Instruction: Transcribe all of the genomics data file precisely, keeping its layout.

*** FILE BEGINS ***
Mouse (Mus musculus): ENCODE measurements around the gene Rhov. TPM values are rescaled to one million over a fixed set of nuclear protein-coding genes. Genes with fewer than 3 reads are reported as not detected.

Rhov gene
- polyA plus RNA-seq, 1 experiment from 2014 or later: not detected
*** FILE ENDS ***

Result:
Mouse (Mus musculus): ENCODE measurements around the gene Rhov. TPM values are rescaled to one million over a fixed set of nuclear protein-coding genes. Genes with fewer than 3 reads are reported as not detected.

Rhov gene
- polyA plus RNA-seq, 1 experiment from 2014 or later: not detected